A Great Day to Revive the “Aşık” Tradition in Anatolia
The concept of nicknames globally came into our lives with the internet era, however; this has been a tradition in ‘Aşıklık’ culture (bard/wandering minstrel culture) in Anatolia for hundreds of years. Not only nicknames but battle of words and individual or group lampoonery in hip-hop have been other traditions in the ‘Aşıklık’ culture for centuries. The reason I am explaining before starting the article is to prevent you from getting disinterested from get go. I will be writing about the details and what an intricate art this is through the bards pictured above.
The first rule of being an ‘Aşık’ (bard) is to be in Love! (Translator’s note: the word “Aşık” means “in love” in Turkish)
With a lover, or a flower, humankind, nature and the creator.
All your words and descriptions should be made with Love.
The second rule is to play the Lute (or a stringed instrument). Anatolian music is a maqam music that utilizes microtones that are not present in the Western music system. And this maqam structure is varied according to different areas. One must possess a great knowledge of the playing styles and maqams of the area they are representing. Lastly, and this is the vital point, one has to possess a substantial knowledge of literature.
The mastery of the poetry rules of Anatolian Folk Literature is a nuance that will prove your worth in this business. You have to have mastered language to a degree that you will be able to spontaneously produce a stanza abiding by these rules on the spot when asked to talk about a certain subject. Being an ‘Aşık’ is not a profession that can be produced at home sitting at a desk. Your talent for improvisation must be developed.
These bards, even though the situation is different today, were similar to news reporters for rural areas until 40 years ago. They used to report what was happening in the world to people who lived in remote villages where radios, TVs or newspapers were not available. They would travel on foot or on horseback and tell the news with their lutes and poems. Imagine Bob Dylan narrating the news with his guitar on BBC! They knew about important historical events, wars, epopees by heart in addition to daily news and would tell these with their poetry. These ‘Aşık’ bards are wandering history books.
The most fun tradition among numerous ones in the poetry of these bards is battle of words/lampoonery. Similar to how it is used in hip-hop music, battle of words is a literary (as it relates to literature) pitched battle during which two bards challenge each other with their lutes. The weapons used during these battles were only words and lutes. In addition, a topic of interest is required. Someone in the congregation, and this person is called ‘Ayak’ (the foot), decides on the rhyme scheme to be used during the battle of words. The battle should revolve around this topic. This requires a rather rich vocabulary.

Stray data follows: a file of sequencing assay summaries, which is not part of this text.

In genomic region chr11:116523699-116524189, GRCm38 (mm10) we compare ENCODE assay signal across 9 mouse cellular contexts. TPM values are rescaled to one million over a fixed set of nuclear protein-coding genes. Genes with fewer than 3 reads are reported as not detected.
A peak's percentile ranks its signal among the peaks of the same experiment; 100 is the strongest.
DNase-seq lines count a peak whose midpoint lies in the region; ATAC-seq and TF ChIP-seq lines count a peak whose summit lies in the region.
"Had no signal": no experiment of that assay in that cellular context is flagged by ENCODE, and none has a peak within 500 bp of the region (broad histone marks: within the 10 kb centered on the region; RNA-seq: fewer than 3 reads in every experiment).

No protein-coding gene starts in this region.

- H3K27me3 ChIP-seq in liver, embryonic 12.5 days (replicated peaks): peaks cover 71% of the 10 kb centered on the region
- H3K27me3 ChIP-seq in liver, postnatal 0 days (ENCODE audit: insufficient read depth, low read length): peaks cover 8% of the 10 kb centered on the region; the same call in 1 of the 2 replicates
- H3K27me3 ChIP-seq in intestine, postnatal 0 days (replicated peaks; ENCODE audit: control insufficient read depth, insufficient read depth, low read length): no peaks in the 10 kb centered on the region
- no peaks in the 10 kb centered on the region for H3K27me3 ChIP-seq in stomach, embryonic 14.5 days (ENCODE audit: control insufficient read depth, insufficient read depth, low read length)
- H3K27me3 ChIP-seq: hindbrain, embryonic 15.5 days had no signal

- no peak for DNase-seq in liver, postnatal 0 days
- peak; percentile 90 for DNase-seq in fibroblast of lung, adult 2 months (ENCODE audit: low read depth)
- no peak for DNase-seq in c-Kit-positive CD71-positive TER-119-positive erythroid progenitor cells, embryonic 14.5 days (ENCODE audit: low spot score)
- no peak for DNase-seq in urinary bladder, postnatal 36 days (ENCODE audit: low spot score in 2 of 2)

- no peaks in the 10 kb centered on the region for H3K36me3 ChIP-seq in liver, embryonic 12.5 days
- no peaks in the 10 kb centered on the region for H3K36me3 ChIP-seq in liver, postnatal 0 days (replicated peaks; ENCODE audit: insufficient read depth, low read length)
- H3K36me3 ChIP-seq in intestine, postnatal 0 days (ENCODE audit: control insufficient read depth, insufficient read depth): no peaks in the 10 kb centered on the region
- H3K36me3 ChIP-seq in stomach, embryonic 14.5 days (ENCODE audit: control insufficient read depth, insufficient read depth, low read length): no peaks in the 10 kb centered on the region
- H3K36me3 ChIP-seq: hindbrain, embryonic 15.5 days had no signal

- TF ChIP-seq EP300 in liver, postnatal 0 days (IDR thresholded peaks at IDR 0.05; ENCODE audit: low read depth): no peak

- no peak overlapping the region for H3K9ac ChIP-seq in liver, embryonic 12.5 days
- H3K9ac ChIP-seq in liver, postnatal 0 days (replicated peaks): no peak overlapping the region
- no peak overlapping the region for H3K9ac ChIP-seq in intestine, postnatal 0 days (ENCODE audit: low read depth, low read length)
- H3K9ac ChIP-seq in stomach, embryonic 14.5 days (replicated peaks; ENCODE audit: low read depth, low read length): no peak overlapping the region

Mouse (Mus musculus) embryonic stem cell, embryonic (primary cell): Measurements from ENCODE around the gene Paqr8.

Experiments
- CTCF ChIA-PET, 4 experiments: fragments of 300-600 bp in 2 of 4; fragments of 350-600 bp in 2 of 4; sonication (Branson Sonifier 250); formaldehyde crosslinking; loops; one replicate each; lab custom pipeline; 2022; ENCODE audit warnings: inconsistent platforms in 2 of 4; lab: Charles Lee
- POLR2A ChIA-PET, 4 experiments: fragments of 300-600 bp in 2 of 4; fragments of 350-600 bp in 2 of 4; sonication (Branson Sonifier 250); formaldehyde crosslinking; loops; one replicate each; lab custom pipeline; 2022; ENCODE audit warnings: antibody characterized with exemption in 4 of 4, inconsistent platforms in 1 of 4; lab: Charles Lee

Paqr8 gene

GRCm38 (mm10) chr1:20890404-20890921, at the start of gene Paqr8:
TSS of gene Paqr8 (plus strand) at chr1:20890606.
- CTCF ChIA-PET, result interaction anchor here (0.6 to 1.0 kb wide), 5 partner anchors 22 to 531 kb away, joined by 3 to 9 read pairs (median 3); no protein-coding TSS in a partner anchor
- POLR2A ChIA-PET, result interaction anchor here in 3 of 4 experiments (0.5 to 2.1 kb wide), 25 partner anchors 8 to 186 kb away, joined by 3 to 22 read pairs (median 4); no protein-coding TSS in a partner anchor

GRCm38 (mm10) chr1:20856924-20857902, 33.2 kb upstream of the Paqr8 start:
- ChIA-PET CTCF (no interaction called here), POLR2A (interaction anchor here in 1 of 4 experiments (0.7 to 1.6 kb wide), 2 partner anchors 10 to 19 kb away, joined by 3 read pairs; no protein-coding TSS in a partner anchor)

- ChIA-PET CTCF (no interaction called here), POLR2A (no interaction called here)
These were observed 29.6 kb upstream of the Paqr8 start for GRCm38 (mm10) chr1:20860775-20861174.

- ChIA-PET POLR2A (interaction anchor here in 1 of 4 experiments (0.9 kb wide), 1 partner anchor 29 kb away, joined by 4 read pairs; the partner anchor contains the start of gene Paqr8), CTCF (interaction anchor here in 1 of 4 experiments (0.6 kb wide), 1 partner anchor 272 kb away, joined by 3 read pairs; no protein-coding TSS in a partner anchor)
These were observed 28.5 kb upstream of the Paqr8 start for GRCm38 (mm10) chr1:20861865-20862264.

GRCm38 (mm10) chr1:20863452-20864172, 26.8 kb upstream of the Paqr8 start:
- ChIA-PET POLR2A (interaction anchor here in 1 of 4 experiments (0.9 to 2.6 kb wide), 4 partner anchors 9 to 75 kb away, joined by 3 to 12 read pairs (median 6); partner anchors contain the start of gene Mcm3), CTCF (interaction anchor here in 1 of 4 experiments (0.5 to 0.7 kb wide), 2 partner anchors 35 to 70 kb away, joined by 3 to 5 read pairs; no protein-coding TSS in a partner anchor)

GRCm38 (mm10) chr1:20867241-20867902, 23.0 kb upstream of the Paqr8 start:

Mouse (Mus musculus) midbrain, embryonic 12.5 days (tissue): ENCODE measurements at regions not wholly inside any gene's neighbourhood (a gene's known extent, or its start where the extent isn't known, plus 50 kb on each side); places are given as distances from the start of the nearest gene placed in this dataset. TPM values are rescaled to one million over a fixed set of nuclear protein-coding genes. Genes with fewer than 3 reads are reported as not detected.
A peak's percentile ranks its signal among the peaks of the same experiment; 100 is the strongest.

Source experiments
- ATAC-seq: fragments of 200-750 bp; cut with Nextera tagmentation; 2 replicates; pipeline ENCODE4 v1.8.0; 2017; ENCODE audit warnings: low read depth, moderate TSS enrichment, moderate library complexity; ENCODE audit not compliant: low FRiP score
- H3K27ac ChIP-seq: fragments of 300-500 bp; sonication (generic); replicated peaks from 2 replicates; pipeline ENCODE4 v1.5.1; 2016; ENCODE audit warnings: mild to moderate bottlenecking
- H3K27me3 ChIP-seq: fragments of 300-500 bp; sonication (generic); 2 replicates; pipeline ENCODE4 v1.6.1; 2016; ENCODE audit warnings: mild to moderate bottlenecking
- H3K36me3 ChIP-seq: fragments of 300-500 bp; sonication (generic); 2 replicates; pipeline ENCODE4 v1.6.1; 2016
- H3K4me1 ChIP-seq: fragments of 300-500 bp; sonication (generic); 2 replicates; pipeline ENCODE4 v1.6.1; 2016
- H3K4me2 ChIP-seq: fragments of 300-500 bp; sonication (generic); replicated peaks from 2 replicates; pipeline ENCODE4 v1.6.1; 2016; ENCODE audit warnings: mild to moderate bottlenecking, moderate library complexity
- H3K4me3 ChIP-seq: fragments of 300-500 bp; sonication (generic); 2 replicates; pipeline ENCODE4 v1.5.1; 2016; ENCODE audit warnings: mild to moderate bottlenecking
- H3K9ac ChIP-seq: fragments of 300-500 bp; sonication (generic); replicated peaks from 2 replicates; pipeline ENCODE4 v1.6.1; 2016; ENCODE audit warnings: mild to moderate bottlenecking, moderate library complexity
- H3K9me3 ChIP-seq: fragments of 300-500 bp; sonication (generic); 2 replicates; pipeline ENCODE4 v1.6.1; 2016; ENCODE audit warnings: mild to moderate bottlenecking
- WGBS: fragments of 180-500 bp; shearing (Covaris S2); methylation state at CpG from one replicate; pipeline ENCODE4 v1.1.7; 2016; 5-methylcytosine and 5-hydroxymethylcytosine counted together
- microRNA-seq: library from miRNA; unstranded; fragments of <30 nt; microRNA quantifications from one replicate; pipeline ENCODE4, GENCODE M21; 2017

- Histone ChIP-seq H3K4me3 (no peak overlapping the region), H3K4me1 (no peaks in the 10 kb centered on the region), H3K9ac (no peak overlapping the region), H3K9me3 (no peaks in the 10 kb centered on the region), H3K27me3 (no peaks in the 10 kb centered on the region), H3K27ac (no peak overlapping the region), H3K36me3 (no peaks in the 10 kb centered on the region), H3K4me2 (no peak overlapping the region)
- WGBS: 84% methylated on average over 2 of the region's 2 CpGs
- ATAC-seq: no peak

The two ‘aşık’ in the photo can be named the best ones in Turkey in this aspect. The third one from the left Aşık Şeref (Şeref Taşlıova) and Aşık Çobanoğlu (Murat Çobanoğlu) next to him, the fourth bard from the left. As their names suggest, Şeref Taşlıova adopted his first name as his nickname whereas Murat Çobanoğlu used his last name. In the ‘Aşıklık’ tradition, the word ‘mahlas’ means nickname. The use of ‘mahlas’ can be grouped into two: One is when the bard uses his first or last name. The second is when the bard is named by his master in a fitting way to his talents. This second method can also happen in another way and this is the most sacred way. The bard has a dream that features a saint, and this saint gives the bard ‘Bade’ (wine) to drink. This wine varies according to every culture and religion, it could literally be alcoholic wine, or water, even sugar or syrup in some cases. The saint would then address the bard with his nickname. The drinker would wake up to become a ‘Badeli Aşık’ (wined up bard) and would go on to use his nickname in his works from then on.
Aşık İhsani was one of these bards who received his nickname through a saint in his dream, the fourth one from the left in the front row, standing up while wearing glasses and a hat. This bard, whose real name was Mevlüt Şafak, lost his eyes and three fingers on his right hand due to an accident that happened while he was a child as he played with some explosives left over from previous wars in his hometown. İhsani, who has suffered greatly, dreams of a saint when he is 25 years old. This saint gives him a big bowl of candies and says, “I am giving these to you to give away to the people”. This is a ‘Bade’ receiving ritual. The candies represent different talents received from his master, and his master advises him to use these talents for his people.
Another ‘Aşık’ who is well-known for his description of love is Ahmet Kartalkanat, known as Kul Ahmet. He is on the left side of Aşık Veysel in the photo.
“Early morning wind let me be known to the coy lover / I have lost my health / Lift me up from my hand” are the lyrics of a popular folk song in Turkey which is composed by him. It is told that he comes from the lineage of Benli Döne, who was the wife of Köroğlu, a legendary hero in Anatolian folk literature. ‘Kul’ nickname that Kul Ahmet has adopted means ‘Servant’. As the examples above also suggest, these bards see themselves as servants to the people.